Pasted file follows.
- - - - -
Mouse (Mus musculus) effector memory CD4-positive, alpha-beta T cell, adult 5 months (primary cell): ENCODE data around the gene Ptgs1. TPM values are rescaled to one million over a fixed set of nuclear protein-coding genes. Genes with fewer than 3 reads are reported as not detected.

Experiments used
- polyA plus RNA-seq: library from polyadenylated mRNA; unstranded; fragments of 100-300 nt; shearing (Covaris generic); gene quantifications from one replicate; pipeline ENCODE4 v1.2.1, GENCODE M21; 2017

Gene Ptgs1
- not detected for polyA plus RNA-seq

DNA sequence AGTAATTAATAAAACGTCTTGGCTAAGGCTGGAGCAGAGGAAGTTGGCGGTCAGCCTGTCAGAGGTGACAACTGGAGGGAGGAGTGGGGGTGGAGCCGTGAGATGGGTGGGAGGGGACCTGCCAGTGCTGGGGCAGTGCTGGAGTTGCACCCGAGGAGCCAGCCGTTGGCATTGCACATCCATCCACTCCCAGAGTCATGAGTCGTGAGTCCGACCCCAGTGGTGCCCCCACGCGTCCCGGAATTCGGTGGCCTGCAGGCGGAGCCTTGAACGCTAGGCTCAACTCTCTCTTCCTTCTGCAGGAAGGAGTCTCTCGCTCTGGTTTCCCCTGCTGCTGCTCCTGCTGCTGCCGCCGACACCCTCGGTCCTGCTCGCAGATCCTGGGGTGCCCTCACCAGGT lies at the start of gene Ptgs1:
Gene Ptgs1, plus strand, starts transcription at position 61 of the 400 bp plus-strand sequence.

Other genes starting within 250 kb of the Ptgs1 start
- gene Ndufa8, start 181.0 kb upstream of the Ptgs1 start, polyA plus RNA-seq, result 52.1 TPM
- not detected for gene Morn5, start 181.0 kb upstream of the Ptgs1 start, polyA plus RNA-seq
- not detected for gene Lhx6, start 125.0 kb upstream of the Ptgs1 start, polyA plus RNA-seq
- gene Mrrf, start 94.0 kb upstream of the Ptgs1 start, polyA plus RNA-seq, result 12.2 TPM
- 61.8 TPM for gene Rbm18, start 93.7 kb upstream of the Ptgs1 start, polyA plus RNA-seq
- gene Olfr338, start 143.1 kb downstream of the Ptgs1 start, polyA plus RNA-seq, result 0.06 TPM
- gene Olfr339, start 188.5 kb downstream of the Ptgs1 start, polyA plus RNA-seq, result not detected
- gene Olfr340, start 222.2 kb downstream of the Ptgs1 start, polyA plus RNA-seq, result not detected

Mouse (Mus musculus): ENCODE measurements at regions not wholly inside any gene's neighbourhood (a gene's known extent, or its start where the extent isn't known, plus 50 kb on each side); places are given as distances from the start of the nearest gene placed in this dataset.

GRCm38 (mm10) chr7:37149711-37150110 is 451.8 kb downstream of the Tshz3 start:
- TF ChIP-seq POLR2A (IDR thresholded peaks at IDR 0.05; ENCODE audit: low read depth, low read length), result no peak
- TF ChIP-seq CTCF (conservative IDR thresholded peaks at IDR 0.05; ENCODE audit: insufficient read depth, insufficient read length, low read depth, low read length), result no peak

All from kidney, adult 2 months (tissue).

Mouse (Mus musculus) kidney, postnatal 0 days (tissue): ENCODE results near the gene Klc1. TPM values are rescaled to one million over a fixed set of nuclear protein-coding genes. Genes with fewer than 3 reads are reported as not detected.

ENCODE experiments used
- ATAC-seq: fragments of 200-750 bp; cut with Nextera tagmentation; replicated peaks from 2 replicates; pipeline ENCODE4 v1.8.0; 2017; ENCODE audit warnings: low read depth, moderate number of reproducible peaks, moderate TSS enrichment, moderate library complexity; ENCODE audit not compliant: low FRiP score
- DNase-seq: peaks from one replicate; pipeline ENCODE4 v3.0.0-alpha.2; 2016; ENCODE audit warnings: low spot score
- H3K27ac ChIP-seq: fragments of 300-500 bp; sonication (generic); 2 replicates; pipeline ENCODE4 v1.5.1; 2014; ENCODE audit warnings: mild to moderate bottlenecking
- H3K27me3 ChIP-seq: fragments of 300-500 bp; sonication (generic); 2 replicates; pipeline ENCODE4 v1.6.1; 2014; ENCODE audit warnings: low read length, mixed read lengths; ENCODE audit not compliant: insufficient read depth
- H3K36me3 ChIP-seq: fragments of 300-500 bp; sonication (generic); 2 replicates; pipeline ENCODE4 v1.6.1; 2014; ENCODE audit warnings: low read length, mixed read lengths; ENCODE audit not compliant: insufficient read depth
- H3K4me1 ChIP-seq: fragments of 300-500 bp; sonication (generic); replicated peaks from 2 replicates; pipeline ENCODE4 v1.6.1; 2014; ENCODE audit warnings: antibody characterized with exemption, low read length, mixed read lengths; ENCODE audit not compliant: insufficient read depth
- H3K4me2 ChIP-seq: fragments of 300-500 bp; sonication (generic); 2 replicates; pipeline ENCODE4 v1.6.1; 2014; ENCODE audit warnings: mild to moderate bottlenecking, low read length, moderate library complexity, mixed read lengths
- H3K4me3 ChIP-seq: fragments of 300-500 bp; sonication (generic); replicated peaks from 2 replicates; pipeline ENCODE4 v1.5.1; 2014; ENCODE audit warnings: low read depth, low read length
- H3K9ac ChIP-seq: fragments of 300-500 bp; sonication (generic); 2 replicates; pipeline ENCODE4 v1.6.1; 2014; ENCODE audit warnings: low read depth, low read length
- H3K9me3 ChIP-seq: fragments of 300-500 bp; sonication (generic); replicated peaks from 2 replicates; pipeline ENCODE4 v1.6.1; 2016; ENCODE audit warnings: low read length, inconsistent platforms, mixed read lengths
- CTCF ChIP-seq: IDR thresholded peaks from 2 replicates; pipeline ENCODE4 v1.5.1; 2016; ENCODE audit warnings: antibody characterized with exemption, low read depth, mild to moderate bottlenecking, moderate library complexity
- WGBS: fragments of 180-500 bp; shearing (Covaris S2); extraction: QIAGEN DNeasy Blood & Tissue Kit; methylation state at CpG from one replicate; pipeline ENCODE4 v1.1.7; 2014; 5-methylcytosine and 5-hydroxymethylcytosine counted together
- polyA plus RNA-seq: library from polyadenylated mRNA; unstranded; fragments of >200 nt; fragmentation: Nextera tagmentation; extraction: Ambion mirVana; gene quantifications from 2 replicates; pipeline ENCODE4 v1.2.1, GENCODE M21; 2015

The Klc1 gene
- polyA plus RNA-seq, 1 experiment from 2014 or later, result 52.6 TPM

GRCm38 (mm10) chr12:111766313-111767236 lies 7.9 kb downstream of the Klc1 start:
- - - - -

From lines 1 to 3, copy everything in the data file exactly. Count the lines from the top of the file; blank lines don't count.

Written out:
Mouse (Mus musculus) effector memory CD4-positive, alpha-beta T cell, adult 5 months (primary cell): ENCODE data around the gene Ptgs1. TPM values are rescaled to one million over a fixed set of nuclear protein-coding genes. Genes with fewer than 3 reads are reported as not detected.

Experiments used
- polyA plus RNA-seq: library from polyadenylated mRNA; unstranded; fragments of 100-300 nt; shearing (Covaris generic); gene quantifications from one replicate; pipeline ENCODE4 v1.2.1, GENCODE M21; 2017